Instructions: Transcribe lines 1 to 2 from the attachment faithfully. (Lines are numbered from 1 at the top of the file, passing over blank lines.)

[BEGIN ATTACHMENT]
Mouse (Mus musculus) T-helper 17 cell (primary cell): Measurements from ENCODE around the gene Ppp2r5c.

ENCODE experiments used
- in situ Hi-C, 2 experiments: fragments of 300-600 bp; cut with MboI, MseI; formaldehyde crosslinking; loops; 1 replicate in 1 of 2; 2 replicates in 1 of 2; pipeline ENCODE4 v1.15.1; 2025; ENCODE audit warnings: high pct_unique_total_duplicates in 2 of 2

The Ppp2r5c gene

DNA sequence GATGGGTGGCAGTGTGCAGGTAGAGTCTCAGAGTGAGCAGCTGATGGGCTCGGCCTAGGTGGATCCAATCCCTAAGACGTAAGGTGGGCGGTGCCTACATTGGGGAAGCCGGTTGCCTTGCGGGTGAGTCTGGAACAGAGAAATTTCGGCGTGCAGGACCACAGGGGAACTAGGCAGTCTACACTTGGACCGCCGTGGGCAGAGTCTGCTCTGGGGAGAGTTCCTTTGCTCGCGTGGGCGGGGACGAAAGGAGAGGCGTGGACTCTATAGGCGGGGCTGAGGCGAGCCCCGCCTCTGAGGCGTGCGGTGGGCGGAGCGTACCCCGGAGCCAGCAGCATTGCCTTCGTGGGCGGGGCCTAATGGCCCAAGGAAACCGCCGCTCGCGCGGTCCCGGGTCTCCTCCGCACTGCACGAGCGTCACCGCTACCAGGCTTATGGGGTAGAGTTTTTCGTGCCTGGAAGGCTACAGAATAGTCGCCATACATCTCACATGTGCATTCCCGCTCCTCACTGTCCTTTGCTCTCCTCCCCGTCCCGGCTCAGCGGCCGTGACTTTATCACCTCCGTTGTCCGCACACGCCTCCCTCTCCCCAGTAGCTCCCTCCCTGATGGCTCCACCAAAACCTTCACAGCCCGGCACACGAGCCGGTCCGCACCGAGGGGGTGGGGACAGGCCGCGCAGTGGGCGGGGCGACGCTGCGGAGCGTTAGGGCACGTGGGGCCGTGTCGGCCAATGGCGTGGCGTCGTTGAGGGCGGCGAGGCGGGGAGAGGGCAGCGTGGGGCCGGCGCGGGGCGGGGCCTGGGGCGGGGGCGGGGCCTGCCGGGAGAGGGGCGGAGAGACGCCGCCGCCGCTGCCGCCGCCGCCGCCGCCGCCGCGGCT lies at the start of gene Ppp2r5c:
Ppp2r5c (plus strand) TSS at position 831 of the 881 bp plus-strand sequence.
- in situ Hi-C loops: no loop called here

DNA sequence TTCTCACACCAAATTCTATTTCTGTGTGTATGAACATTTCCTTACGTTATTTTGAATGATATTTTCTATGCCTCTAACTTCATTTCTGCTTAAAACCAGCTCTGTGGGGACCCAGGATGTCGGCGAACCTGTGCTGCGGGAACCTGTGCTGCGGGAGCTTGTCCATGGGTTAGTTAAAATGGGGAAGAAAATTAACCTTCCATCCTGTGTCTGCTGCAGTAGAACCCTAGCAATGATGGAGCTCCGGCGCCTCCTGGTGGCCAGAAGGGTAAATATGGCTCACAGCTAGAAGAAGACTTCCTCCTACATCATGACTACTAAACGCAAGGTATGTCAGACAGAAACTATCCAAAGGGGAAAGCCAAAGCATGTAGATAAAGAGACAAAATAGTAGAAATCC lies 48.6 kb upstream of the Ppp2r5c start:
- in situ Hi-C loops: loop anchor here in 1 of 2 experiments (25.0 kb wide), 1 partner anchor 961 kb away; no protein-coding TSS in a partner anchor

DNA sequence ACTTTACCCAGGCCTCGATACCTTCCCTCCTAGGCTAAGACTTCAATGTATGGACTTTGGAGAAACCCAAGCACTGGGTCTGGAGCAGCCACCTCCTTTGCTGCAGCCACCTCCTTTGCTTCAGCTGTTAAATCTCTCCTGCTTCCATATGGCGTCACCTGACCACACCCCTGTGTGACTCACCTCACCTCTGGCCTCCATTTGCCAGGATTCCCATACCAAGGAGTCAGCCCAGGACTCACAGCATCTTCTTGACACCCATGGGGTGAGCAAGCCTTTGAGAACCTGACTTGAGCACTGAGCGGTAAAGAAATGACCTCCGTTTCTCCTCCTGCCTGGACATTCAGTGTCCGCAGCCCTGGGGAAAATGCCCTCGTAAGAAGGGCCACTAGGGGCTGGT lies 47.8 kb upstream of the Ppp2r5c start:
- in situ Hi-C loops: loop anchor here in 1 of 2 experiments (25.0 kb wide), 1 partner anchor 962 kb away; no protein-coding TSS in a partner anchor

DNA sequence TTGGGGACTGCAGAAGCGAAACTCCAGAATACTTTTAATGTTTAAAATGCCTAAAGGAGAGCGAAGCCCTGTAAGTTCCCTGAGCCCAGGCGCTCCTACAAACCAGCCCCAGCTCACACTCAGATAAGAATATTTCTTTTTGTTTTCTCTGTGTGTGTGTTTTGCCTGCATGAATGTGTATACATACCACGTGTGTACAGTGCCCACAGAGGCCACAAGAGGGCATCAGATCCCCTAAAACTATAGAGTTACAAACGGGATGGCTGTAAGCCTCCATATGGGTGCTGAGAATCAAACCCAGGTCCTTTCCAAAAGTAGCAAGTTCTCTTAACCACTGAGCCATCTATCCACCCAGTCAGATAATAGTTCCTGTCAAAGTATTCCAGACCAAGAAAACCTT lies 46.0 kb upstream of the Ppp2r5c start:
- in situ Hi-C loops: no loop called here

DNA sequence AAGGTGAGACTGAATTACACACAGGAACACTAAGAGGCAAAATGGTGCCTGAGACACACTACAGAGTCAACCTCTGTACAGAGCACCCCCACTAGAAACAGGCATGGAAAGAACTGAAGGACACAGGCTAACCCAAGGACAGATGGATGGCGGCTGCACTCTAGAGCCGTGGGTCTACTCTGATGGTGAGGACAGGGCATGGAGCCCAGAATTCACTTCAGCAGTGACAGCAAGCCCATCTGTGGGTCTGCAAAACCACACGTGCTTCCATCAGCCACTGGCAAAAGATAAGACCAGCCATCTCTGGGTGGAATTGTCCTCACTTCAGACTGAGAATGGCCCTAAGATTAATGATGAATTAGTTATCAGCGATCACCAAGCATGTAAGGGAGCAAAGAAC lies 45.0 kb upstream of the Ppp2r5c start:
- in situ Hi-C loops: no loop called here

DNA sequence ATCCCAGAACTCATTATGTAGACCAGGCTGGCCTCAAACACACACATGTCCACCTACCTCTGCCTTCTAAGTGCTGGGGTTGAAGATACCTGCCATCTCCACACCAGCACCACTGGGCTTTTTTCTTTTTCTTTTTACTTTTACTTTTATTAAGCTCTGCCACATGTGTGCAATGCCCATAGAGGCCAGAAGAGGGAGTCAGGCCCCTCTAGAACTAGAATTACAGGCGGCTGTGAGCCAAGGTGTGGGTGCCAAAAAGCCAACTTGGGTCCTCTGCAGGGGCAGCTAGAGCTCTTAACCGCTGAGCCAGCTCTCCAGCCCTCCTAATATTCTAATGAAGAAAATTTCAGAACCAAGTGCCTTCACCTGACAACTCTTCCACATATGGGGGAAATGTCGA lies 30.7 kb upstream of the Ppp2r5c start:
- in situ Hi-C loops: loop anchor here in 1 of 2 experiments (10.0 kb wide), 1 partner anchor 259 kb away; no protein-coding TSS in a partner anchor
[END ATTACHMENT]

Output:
Mouse (Mus musculus) T-helper 17 cell (primary cell): Measurements from ENCODE around the gene Ppp2r5c.

ENCODE experiments used